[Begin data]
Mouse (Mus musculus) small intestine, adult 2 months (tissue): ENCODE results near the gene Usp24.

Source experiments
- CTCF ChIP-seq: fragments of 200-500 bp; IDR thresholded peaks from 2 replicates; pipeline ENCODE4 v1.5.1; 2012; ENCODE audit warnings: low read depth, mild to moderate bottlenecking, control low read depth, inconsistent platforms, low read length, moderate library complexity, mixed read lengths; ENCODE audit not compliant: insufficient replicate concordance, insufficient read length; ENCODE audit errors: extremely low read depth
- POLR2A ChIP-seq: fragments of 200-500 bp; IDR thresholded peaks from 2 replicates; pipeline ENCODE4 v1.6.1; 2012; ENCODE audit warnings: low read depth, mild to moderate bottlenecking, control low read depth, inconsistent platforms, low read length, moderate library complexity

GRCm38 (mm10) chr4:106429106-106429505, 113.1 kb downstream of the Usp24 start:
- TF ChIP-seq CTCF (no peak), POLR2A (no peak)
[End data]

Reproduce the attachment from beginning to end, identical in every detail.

Mouse (Mus musculus) small intestine, adult 2 months (tissue): ENCODE results near the gene Usp24.

Source experiments
- CTCF ChIP-seq: fragments of 200-500 bp; IDR thresholded peaks from 2 replicates; pipeline ENCODE4 v1.5.1; 2012; ENCODE audit warnings: low read depth, mild to moderate bottlenecking, control low read depth, inconsistent platforms, low read length, moderate library complexity, mixed read lengths; ENCODE audit not compliant: insufficient replicate concordance, insufficient read length; ENCODE audit errors: extremely low read depth
- POLR2A ChIP-seq: fragments of 200-500 bp; IDR thresholded peaks from 2 replicates; pipeline ENCODE4 v1.6.1; 2012; ENCODE audit warnings: low read depth, mild to moderate bottlenecking, control low read depth, inconsistent platforms, low read length, moderate library complexity

GRCm38 (mm10) chr4:106429106-106429505, 113.1 kb downstream of the Usp24 start:
- TF ChIP-seq CTCF (no peak), POLR2A (no peak)